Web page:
Guwahati's Kamakhya temple hosts four-day Ambubachi Mela despite floods in Assam
As a part of the rituals, the temple doors were symbolically closed for four days with the 'Pravritti' on Wednesday, Maa Kamakhya Devalaya's head priest or 'Bor Doloi' Kabinath Sarma said.
'Nivriti' or the opening of the door will take place on the morning of June 26, he said.
In view of the devastating floods in the state, the festival is being observed in a subdued manner this time.
"As the auspicious Ambubachi Mela begins from today, I pray to Maa Kamakhya to bless everyone with good health, happiness & prosperity, besides help us ward off all evils," Chief Minister Himanta Biswa Sarma tweeted.
Elaborate arrangements have been made for the devotees who are visiting the temple atop the Nilachal Hills in Guwahati but no personal vehicles or public transport are being allowed, Kamrup Metropolitan's Deputy Commissioner Pallav Gopal Jha said.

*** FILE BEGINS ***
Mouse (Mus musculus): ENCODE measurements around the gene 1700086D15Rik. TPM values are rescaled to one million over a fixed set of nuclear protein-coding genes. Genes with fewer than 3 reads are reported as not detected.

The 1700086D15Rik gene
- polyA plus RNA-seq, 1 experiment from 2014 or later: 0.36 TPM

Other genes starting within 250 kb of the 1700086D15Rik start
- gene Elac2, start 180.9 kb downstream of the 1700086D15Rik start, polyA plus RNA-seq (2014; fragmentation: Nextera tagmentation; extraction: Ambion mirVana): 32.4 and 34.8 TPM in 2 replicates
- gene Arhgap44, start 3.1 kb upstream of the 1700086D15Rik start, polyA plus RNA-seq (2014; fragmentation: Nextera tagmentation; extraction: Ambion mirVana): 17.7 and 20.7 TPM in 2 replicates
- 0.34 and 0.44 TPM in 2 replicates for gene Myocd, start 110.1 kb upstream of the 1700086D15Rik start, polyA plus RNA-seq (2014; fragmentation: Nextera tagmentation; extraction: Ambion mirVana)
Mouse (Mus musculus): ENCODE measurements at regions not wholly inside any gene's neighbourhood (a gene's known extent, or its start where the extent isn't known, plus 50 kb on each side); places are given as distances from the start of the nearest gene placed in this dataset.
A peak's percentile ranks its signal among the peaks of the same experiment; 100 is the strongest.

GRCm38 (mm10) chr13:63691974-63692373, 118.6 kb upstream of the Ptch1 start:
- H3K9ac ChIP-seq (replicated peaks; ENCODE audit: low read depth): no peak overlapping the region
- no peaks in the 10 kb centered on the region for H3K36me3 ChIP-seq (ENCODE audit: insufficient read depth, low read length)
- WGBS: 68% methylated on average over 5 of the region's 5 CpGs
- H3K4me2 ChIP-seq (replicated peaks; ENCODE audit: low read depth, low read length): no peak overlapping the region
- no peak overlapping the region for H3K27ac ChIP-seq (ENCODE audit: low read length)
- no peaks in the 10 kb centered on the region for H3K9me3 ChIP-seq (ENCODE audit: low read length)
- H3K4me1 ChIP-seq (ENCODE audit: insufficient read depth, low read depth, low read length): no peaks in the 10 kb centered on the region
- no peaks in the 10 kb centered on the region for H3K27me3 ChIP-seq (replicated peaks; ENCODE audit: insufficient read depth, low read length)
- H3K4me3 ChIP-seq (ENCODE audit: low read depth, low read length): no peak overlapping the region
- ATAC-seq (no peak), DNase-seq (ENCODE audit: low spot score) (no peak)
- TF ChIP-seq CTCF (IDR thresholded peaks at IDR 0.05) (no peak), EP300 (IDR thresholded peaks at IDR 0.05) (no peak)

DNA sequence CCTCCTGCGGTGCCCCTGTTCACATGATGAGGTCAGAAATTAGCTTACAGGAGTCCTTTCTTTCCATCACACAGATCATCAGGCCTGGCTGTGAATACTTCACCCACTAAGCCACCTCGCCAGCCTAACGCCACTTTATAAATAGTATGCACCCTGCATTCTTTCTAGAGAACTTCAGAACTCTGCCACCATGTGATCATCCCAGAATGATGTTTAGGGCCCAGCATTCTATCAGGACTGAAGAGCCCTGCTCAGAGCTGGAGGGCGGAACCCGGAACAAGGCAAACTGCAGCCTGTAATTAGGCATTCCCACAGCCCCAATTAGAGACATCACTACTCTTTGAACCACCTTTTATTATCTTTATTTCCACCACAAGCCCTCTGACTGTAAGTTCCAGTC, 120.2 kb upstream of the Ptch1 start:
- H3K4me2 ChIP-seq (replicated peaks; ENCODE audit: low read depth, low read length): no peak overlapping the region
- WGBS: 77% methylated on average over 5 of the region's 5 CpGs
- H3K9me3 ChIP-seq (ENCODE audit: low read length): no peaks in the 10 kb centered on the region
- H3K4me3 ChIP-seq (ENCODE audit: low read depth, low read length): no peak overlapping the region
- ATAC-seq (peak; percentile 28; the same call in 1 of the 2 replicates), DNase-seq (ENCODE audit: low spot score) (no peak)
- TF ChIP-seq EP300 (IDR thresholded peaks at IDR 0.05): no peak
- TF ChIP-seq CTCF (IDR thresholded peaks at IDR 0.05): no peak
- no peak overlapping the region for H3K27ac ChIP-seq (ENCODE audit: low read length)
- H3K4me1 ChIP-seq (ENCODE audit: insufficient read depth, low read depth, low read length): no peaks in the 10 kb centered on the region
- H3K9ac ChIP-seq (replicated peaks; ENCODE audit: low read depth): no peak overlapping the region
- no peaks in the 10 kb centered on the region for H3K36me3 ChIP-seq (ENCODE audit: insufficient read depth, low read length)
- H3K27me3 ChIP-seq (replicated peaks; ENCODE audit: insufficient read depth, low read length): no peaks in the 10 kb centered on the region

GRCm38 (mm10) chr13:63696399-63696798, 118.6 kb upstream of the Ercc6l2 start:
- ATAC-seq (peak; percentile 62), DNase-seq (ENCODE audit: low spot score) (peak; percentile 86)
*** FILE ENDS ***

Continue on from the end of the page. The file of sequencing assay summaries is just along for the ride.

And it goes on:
Senior citizens and devotees with special needs are being ferried in vehicles provided by the district administration to the top of the hills, he said.
Three tented accommodations, having the capacity to house around 30,000 devotees in each, have been set up with toilet facilities below the hills in Pandu Port Camp, Maligaon and Old Jail Complex at Fancy Bazar, officials said.
Distribution of drinking water and food is being done at designated places along the road to the temple, they said.
Ambubachi, associated with the belief in fertility cult, is the most important religious event of the temple. It is also a significant part of the state's tourism calendar with around 25 lakh footfalls usually recorded during the festival.
The doors of the temple are closed for four days, marking the belief that the annual menstrual cycle of Goddess Kamakhya happens during this time. It reopens on the fifth day when devotees throng the temple to seek blessings.
During the last two years, the Kamakhya temple was closed to the public due to the pandemic and the Ambubachi rituals were performed only by the priests.
The temple was closed to the public from March 20 to October 11 in 2020, and last year, it was closed from May 13 to August 21.This story has been published from a wire agency feed without modifications to the text. Only the headline has been changed.